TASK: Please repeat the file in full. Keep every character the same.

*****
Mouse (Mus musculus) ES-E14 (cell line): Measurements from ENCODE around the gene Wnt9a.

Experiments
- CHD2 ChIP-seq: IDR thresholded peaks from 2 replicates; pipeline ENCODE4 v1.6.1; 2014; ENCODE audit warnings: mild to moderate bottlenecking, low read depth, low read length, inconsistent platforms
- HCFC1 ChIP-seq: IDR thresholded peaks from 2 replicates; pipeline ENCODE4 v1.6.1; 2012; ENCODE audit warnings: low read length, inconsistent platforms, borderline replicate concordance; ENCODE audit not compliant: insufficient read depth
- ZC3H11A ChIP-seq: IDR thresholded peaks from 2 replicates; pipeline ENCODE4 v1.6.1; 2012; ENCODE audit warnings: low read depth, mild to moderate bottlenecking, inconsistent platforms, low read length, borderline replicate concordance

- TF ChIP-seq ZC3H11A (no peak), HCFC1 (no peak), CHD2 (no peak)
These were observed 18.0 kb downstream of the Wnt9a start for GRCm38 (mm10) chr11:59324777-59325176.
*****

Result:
Mouse (Mus musculus) ES-E14 (cell line): Measurements from ENCODE around the gene Wnt9a.

Experiments
- CHD2 ChIP-seq: IDR thresholded peaks from 2 replicates; pipeline ENCODE4 v1.6.1; 2014; ENCODE audit warnings: mild to moderate bottlenecking, low read depth, low read length, inconsistent platforms
- HCFC1 ChIP-seq: IDR thresholded peaks from 2 replicates; pipeline ENCODE4 v1.6.1; 2012; ENCODE audit warnings: low read length, inconsistent platforms, borderline replicate concordance; ENCODE audit not compliant: insufficient read depth
- ZC3H11A ChIP-seq: IDR thresholded peaks from 2 replicates; pipeline ENCODE4 v1.6.1; 2012; ENCODE audit warnings: low read depth, mild to moderate bottlenecking, inconsistent platforms, low read length, borderline replicate concordance

- TF ChIP-seq ZC3H11A (no peak), HCFC1 (no peak), CHD2 (no peak)
These were observed 18.0 kb downstream of the Wnt9a start for GRCm38 (mm10) chr11:59324777-59325176.